The OMHA has been a leader in promoting respect in sport. In partnership with Respect Group Inc., a video campaign was launched earlier in the year that featured first-hand accounts from young players about what their experiences have been in hockey arenas when dealing with parents.
The video has received over 20,000 views and positive responses from across the hockey world.
It was around this same time that now retired NHLer Patrick O’Sullivan shared his story growing up playing minor hockey. The 2003 second round pick of the Minnesota Wild played over 300 games in the NHL and has experienced first-hand what it’s like to grow up trying to meet everyone else’s expectations.
The 31-year-old says that it doesn’t matter how involved parents get when trying to provide the best hockey environment for their child. It simply comes down to how passionate the player is and the amount of time they choose to put into skill-building.
“One thing that people ultimately don’t understand is pushing your kid, for the most part, is, in my opinion, useless,” said O’Sullivan. “Obviously you want your kid to give full effort. You want your kid to appreciate the opportunity you’re giving them as a parent to do something that is, in this day and age, expensive. Not every kid gets the opportunity to play hockey. I think the kids need to know that they’re fortunate for that. There’s not one player in the NHL that is there because of their parent.”
O’Sullivan says that players need to combine skills with being able to think and understand the game to have even the slightest chance of playing professionally. Still, he equates the percentages to nothing higher than winning the lottery.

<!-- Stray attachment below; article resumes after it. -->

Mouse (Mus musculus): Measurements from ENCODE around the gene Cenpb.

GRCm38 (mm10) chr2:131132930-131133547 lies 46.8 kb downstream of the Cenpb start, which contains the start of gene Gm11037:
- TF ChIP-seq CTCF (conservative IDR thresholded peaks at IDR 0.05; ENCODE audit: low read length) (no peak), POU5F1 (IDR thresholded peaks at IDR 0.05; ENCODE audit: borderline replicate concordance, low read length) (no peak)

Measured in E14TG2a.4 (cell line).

Sometimes, the pressure being placed on kids gets to the point where they decide hockey isn’t worth the trouble anymore.
“That’s why you see a lot of kids that are super-talented at 10, 12 years old, they’re out of the game. They don’t even play junior because they don’t want to deal with it. They don’t want to deal with their parents, they don’t want to deal the game anymore because it’s not fun.”
The initiatives launched by the OMHA like the parent training sessions and respect video are a big step in the right direction, according to O’Sullivan.
“I think it’s critical that they exist. There should be more done with it, in my opinion.”
“I don’t think it’s the answer to stopping certain people and what they do but at the same time it’s better than sitting on your hands. At least this way, everybody knows what’s acceptable and what isn’t.”
Kids are aware of their talent levels and limits and don’t need to be pushed by outside forces. As long as they are trying their best and giving full effort, there isn’t much more that can be done.
“Most people want to go to the rink and watch their kid and just enjoy that. That is often ruined by the handful of people that do things that are not constructive, they’re disruptive.”